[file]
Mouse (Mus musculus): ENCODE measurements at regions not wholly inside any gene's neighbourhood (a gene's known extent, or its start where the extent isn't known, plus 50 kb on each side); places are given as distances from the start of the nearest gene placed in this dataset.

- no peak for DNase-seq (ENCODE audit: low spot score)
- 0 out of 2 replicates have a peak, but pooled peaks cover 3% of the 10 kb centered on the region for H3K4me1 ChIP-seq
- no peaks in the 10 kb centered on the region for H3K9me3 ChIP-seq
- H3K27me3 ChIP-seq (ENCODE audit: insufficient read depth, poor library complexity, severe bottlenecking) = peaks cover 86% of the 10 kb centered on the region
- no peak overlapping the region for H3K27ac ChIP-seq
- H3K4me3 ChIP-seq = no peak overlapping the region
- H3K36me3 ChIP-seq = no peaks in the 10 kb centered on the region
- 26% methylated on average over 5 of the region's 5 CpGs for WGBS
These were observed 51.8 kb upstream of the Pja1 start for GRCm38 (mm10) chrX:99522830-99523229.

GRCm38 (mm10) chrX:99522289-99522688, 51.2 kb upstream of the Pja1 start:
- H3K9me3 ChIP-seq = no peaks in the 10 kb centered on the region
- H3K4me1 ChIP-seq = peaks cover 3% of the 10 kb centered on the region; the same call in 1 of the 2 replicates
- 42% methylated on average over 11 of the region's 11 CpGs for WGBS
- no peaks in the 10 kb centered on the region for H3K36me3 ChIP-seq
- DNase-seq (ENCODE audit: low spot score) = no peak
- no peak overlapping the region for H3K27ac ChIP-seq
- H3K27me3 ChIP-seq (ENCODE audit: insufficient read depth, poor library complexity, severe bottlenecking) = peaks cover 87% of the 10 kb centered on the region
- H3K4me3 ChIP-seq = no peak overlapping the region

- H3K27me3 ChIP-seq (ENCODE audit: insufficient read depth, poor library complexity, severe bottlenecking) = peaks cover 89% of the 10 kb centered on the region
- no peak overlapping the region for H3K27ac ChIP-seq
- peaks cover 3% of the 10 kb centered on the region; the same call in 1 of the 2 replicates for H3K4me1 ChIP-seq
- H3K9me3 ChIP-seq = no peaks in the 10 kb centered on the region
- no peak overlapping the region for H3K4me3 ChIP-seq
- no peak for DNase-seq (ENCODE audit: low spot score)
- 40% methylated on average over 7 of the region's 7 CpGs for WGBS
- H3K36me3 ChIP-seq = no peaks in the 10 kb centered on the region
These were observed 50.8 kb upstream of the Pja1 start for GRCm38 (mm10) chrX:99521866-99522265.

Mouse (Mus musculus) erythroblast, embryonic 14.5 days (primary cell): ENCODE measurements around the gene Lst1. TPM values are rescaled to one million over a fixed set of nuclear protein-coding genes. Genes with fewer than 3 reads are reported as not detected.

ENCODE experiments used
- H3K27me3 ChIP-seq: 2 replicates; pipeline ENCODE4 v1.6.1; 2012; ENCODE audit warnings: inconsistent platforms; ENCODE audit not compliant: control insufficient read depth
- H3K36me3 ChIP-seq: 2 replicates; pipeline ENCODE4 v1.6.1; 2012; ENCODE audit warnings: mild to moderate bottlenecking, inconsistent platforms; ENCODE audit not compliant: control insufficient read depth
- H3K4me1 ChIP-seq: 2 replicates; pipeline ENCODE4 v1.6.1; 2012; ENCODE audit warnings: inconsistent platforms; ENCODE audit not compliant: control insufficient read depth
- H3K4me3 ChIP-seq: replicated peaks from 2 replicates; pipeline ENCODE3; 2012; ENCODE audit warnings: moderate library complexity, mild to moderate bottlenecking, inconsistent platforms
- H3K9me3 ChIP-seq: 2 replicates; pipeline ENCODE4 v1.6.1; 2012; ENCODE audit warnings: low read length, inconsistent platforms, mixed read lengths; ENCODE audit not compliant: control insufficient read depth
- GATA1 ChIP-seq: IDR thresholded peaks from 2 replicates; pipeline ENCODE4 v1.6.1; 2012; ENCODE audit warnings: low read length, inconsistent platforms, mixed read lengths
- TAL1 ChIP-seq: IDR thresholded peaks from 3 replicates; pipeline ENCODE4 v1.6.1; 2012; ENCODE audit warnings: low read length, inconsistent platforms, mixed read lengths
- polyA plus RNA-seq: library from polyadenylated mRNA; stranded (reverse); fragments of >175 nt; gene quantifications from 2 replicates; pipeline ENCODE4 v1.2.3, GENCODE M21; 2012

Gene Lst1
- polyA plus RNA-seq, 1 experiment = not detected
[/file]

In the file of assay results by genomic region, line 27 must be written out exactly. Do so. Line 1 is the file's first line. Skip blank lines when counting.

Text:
- H3K36me3 ChIP-seq = no peaks in the 10 kb centered on the region